“I feel like there’s a lot of articles about it, but nobody has said, ‘This is horrible, this is what we’re doing to change,’” Raisman said Saturday after she and other Final Five members were inducted into the USA Gymnastics Hall of Fame.

Raisman served as a captain for both the Final Five and the Fierce Five that won gold in London in 2012. While several alleged Nassar victims have come forward, including 2000 Olympic bronze medalist Jamie Dantzscher, Raisman is the highest profile athlete yet to publicly reprimand the organization. Raisman said she kept quiet waiting after the initial allegations surfaced last summer, waiting for USA Gymnastics to own up to its mistakes.

While it is taking steps toward creating a safer environment for its athletes, she doesn’t believe it is doing nearly enough openly enough, adding she feels USA Gymnastics is trying to get on with business as usual.

“What people don’t realize is that this doctor was a doctor for 29 years,” Raisman. “Whether or not he did it to a gymnast, they still knew him. Even if he didn’t do it to you, it’s still the trauma and the anxiety of wondering what could have happened. I think that needs to be addressed. These girls, they should be comfortable going to USA Gymnastics and saying ‘I need help, I want therapy. I need this.’

USA Gymnastics launched an independent review of its policies in the wake of the allegations against Nassar and reporting by the Indianapolis Star that highlighted chronic mishandling of abuse allegations against coaches and staff at some of its over 3,500 clubs across the country.

In June, the federation immediately adopted 70 recommendations proffered by Deborah Daniels, a former federal prosecutor who oversaw the review. The new guidelines require member gyms to go to authorities immediately, with Daniels suggesting USA Gymnastics consider withholding membership from clubs who decline to do so.

The organization also named Toby Stark, a child welfare advocate, as its director of SafeSport. Part of Stark’s mandate is educating members on rules, educational programs, reporting and adjudication services.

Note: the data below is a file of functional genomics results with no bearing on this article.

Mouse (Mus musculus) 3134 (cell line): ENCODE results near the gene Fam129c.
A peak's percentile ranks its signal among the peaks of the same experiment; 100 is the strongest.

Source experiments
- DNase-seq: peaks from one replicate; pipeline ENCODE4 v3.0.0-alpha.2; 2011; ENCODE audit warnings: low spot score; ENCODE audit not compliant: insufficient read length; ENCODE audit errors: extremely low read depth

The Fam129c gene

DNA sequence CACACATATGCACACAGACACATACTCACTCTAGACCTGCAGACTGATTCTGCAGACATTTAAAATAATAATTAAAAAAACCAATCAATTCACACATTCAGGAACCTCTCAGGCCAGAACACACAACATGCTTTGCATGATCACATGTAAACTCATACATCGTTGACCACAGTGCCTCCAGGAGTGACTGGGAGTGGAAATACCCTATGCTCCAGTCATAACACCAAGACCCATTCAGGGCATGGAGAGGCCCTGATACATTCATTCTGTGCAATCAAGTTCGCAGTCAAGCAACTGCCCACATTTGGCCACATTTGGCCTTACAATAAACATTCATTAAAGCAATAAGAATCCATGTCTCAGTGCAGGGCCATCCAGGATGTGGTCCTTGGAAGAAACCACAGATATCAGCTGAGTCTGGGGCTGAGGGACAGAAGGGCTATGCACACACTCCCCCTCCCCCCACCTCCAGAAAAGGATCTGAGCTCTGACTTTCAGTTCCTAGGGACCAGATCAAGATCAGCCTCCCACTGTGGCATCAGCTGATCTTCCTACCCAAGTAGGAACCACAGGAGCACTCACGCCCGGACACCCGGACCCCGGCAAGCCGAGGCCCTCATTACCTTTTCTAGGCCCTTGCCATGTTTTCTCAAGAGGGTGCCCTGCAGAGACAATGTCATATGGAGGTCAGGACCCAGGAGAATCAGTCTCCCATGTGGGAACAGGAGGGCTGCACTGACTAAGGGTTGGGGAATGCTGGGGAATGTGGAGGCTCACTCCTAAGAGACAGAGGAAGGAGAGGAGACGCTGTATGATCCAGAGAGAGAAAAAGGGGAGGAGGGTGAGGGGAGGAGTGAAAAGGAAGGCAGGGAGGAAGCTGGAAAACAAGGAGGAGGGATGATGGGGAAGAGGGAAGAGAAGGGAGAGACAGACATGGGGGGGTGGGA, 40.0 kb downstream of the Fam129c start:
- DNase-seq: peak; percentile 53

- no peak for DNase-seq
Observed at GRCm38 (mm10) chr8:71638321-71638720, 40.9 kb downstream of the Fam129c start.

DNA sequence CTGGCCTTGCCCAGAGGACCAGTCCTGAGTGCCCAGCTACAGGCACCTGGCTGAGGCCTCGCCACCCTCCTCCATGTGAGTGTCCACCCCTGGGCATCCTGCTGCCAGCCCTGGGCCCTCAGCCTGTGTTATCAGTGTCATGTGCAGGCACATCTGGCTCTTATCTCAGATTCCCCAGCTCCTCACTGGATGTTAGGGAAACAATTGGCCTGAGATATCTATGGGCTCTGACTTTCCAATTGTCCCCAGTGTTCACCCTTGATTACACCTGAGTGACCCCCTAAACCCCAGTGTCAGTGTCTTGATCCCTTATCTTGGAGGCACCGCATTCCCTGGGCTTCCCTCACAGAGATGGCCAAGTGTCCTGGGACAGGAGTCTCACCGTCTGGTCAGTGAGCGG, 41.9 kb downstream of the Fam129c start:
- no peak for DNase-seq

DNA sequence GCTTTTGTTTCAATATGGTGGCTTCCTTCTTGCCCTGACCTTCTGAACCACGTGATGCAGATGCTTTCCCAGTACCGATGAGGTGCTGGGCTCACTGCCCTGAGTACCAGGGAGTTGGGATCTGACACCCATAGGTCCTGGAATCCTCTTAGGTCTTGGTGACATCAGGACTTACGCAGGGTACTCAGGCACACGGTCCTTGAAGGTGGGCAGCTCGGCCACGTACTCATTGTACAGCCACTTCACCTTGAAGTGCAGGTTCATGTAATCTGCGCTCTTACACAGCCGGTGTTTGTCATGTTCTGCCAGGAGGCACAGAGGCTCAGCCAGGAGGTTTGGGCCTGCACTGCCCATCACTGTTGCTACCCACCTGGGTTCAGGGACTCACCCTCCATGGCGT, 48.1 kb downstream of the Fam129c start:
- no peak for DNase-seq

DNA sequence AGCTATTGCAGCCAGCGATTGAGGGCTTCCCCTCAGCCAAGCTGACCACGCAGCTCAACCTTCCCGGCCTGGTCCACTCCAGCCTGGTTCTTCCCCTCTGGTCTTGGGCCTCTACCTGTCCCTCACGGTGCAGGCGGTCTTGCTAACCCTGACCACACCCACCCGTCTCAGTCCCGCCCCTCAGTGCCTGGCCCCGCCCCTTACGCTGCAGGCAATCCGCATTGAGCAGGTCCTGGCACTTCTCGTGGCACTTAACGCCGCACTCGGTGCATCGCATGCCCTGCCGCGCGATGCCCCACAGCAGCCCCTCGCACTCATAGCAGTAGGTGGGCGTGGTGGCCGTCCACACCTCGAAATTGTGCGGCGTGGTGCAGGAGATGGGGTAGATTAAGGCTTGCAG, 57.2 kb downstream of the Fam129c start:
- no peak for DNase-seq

Daniels said repeatedly that her review wasn’t designed to adjudicate the past, something that doesn’t fly with Raisman. She pointed to the reported $1 million severance package given to former president Steve Penny after he resigned under pressure in March as proof that the organization just doesn’t get it.

“I thought, ‘Wow, why couldn’t they create a program?’” Raisman said. “A million dollars is a lot of money. They could do a lot of things to create change. They could create a program. They could even contact all the families that have come forward and say ‘Can we help your kid with therapy?’”

Lynn Raisman, Aly’s mother, said USA gymnastics needs to “get rid of the people who knew and looked the other way.”

Raisman has used her celebrity and extensive social media reach as a platform to promote positive body image and anti-bullying. She’s currently living in Needham, Mass., working on her autobiography out in November while weighing whether to take a shot at the 2020 Games. (Raisman said last September that she planned to go for Tokyo 2020 after taking a year off from training)

Either way, she wants USA Gymnastics to evolve and stressed there’s a difference between her criticism of USA Gymnastics and the sport as a whole.

The sport is fine. It’s part of the fabric of her life. It’s the organization that needs to change. And she’s clear on the message she wants it to send.

“Everyone is important,” Raisman said. “It doesn’t matter if you’re the Olympic champion or you’re an 8-year-old that goes to gymnastics in Ohio, or wherever you are in the U.S. Every single kid is important and I want USA Gymnastics to do a better job with that.”

P&G CHAMPS: TV Schedule | Final Five Updates | Results